St. Petersburg, Pinellas County look to rein in short-term rentals (2024)

Officials in both Pinellas County and St. Petersburg have been watching a boom in short-term vacation rentals driven by growing corporate interest, and they’ve come to a similar conclusion: They need to keep a closer watch on the industry.

In separate meetings on Thursday, county commissioners and City Council members talked about ways to improve oversight of the short-term rental market. Both discussions centered on creating requirements for short-term rental operators to register their properties and exploring their options for fining rental operators that break the rules.

Both must navigate state regulations that sharply limit how much power local governments have to regulate short-term rentals.

Though Pinellas has some standards governing occupancy and parking spaces at short-term rentals in the unincorporated parts of the county, its attempts to monitor such rentals are “entirely ineffective,” said Kevin McAndrew, the county’s director of building and development review services.

Data produced by a third-party software company found online listings for nearly 2,700 short-term rentals in unincorporated Pinellas, and about 18,000 in the county as a whole. The county’s current database tracking those rentals, which are counted through a zoning permit process, includes just 300 units.

Meanwhile, the number of short-term rentals has grown by more than 25% countywide in the last year, he said, and code enforcement complaints have spiked. Tourism is high: Pinellas collected nearly $100 million in bed taxes last year, the most in its history. State law prohibits local governments from regulating the frequency or duration of stays in short-term rentals unless those local ordinances were on the books before 2011. And ownership of those rentals is shifting — less mom and pop, more private equity investors.

“It’s no longer the homeowner renting out their house,” McAndrew said. “This is investment groups, small and big, that are supported by very sophisticated technology that provides data on where to invest.”

Pinellas County staff have begun work on recommendations for a new county ordinance that would require short-term rental operators in unincorporated Pinellas to register with the county and renew that registration annually.

An early outline McAndrew showed this week suggested fees of $250 for the initial registration and $125 for the renewal, but commissioners said they believe those rates need to be higher. Most said they’d also like the fine for failure to register — pegged at $500 in the outline — to be higher, though County Attorney Jewel White said their options there may be limited legally.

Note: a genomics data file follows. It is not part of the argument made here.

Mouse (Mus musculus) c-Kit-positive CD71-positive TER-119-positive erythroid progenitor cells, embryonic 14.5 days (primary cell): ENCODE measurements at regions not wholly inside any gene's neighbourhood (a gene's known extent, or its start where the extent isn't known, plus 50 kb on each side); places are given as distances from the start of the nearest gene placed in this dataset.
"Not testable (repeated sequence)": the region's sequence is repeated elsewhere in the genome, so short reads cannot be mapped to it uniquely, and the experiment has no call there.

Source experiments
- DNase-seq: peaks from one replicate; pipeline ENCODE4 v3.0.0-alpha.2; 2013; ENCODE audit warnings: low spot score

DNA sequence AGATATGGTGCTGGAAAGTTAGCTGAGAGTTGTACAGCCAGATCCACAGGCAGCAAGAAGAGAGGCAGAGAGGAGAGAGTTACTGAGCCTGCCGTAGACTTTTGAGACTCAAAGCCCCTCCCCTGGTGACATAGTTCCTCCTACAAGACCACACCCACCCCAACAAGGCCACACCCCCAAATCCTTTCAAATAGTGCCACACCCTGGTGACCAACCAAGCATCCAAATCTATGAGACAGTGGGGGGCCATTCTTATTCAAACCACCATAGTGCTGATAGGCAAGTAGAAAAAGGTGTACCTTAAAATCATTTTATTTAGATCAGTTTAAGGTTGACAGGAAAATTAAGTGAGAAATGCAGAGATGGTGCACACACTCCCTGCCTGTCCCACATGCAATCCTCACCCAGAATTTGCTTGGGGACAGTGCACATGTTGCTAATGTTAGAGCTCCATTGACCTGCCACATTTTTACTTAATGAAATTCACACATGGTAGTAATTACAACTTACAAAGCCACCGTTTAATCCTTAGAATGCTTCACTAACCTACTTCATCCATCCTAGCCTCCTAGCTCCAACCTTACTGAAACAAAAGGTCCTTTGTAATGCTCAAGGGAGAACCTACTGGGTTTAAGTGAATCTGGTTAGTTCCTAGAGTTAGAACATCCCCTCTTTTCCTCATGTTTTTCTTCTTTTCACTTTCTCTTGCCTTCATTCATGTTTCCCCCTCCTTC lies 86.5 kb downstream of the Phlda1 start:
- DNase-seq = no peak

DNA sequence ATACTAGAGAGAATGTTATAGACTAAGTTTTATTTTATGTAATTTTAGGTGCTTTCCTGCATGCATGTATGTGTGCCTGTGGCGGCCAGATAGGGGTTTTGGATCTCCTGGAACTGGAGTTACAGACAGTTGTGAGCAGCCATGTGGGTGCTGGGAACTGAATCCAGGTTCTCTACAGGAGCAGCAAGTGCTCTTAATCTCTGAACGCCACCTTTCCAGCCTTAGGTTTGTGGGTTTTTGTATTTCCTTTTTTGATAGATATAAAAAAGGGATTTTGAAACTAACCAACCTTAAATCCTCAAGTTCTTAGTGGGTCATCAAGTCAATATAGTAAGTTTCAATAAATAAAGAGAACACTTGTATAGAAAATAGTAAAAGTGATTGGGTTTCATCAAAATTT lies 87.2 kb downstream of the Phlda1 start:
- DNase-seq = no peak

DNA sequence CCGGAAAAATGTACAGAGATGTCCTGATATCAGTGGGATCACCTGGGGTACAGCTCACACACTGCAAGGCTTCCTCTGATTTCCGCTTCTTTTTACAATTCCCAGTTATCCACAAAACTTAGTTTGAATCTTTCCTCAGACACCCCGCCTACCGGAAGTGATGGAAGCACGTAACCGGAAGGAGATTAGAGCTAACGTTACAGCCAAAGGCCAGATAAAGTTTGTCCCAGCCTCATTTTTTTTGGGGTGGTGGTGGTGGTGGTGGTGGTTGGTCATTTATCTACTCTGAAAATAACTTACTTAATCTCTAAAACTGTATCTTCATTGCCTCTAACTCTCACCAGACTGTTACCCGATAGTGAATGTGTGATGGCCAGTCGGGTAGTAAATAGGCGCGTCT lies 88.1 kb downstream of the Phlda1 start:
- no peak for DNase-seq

Those fees and fines would allow Pinellas to spend more money tracking short-term rentals. The plan would likely involve a third-party software that keeps track of rentals and scrapes online data to find possible violations. Commissioners said they’d be interested in funding a new unit within the county’s code enforcement division to focus on short-term rentals. How much that costs would determine how the county moves forward, as would the fate of a bill, under consideration by the governor now, that would further preempt some local regulations. That bill, which would allow local licensing regulations, is sponsored by state Sen. Nick DiCeglie, R-Indian Rocks Beach.

St. Petersburg, Pinellas County look to rein in short-term rentals (1)

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McAndrew said the county hopes to have a registration program in place by the end of the year.

The city of St. Petersburg has had rules on the books since 2007 prohibiting rentals fewer than 30 days or no more than three consecutive times within a 365-day period. The city put a better tracking system in place in 2016. Since then, the city has received 1,012 citizen-launched complaints and issued 775 violation notices.

Related: She’s reported over 100 St. Petersburg short-term rentals. Others want to do the same.

In St. Petersburg, after a property has been put on notice, cases that don’t come into compliance after receiving a violation go before the Code Enforcement Board for a hearing. If the property is still in violation, the board has historically set a fine of $200 per day of noncompliance. The maximum allowed by state law is $250.

St. Petersburg City Council member Lisset Hanewicz said short-term rentals have been a long-standing complaint in her district, which encompasses the neighborhoods of Old Northeast, Crescent Lake, Woodlawn, Magnolia Heights and Meadowlawn. She wants a discussion on establishing a short-term rental registry and issuing “super fines.”

DiCeglie was also at St. Petersburg City Hall to discuss his bill, which also would allow collection of more taxes from rental transactions. The council voted to discuss Hanewicz’s proposal after the governor takes action on DiCeglie’s bill.

City Council vice chairperson Copley Gerdes said the issue of short-term rentals came up at Wednesday’s Tourist Development Council meeting. He said that in February there were 3,200 Airbnb and VRBO listings within St. Petersburg’s city limits.

“That’s a lot,” Gerdes said. “I’ve experienced the same type of phone calls and emails I’m sure as the rest of us. So I’m very much looking forward to this discussion.”

St. Petersburg, Pinellas County look to rein in short-term rentals (2024)
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